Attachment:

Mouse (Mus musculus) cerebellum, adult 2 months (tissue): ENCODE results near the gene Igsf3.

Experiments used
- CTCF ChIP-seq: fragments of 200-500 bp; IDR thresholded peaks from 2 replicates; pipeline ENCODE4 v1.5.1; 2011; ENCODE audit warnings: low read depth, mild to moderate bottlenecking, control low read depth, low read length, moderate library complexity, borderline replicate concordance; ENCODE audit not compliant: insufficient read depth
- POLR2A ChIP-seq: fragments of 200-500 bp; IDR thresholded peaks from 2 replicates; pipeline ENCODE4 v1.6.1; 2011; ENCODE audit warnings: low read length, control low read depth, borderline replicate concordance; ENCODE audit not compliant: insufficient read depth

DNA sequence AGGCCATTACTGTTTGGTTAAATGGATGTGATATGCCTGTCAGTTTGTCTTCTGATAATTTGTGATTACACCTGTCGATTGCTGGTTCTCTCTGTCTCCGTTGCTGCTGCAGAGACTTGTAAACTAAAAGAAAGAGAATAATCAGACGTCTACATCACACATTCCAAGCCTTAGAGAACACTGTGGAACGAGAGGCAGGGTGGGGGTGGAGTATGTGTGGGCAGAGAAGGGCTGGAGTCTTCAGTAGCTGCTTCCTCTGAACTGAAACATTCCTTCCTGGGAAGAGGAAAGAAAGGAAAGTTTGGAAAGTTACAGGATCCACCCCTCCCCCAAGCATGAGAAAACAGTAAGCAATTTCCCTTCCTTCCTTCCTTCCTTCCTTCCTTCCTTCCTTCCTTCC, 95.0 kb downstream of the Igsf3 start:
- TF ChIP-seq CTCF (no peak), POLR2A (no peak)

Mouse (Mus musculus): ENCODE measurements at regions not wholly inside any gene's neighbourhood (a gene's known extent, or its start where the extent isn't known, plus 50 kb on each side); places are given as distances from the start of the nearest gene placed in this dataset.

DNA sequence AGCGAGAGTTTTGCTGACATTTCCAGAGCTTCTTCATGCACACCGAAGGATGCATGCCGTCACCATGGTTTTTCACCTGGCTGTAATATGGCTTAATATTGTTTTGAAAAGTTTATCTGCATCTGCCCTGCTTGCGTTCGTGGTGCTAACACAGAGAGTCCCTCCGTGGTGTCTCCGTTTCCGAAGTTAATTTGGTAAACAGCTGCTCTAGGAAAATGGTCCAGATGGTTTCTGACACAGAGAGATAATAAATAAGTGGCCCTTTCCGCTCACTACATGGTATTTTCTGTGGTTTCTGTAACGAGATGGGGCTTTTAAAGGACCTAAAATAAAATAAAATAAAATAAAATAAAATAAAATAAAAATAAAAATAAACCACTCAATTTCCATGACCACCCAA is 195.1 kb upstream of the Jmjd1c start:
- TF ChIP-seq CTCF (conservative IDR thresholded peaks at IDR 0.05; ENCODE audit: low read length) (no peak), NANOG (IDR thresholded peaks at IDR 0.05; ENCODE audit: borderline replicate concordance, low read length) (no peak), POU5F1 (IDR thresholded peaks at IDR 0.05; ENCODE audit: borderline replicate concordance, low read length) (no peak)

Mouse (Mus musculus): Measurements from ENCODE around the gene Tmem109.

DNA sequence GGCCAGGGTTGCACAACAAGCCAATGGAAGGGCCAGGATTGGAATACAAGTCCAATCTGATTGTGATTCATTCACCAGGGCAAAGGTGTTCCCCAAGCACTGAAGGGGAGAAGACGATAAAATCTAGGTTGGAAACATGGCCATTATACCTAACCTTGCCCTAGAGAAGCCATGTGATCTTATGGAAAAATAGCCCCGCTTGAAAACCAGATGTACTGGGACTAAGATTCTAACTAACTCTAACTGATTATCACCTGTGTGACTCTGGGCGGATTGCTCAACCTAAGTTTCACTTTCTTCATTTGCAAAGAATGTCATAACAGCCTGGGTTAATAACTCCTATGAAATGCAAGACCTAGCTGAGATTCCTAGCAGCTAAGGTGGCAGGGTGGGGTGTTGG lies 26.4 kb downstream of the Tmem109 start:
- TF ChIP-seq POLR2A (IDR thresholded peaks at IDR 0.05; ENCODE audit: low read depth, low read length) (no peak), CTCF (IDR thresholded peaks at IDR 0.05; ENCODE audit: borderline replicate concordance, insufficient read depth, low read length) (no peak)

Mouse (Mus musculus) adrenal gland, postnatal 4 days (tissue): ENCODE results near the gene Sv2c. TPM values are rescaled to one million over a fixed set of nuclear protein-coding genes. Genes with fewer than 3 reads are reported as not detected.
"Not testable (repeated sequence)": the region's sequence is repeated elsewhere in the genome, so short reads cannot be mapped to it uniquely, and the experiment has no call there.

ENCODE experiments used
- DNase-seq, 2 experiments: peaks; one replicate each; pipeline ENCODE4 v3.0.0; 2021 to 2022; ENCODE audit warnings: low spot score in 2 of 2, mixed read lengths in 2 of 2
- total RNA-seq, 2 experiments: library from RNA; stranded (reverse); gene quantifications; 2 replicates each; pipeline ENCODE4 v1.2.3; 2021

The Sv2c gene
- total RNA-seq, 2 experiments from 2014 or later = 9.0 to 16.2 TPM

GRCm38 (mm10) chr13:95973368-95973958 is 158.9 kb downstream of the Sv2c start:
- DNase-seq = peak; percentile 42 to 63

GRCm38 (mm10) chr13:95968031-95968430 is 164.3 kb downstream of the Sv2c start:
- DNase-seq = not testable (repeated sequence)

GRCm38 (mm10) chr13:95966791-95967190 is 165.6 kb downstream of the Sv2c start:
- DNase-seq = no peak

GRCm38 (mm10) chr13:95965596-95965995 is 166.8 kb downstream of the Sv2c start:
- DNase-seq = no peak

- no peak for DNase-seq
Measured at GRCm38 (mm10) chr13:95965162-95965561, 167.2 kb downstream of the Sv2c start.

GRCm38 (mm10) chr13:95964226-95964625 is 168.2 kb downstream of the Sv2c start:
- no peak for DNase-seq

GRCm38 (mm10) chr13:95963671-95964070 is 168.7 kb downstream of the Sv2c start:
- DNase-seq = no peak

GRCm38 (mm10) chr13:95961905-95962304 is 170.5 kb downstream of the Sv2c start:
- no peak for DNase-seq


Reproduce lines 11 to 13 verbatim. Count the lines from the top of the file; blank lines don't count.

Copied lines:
DNA sequence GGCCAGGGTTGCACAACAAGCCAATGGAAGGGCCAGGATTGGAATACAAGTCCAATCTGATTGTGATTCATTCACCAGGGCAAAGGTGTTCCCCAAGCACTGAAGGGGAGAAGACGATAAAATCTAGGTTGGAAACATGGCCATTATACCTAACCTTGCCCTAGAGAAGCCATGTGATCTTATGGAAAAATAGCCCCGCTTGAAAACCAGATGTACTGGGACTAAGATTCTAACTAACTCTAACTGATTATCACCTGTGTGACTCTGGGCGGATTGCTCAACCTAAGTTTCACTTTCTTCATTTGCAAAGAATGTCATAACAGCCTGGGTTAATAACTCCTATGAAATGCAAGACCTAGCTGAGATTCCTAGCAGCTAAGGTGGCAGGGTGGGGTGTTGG lies 26.4 kb downstream of the Tmem109 start:
- TF ChIP-seq POLR2A (IDR thresholded peaks at IDR 0.05; ENCODE audit: low read depth, low read length) (no peak), CTCF (IDR thresholded peaks at IDR 0.05; ENCODE audit: borderline replicate concordance, insufficient read depth, low read length) (no peak)

Mouse (Mus musculus) adrenal gland, postnatal 4 days (tissue): ENCODE results near the gene Sv2c. TPM values are rescaled to one million over a fixed set of nuclear protein-coding genes. Genes with fewer than 3 reads are reported as not detected.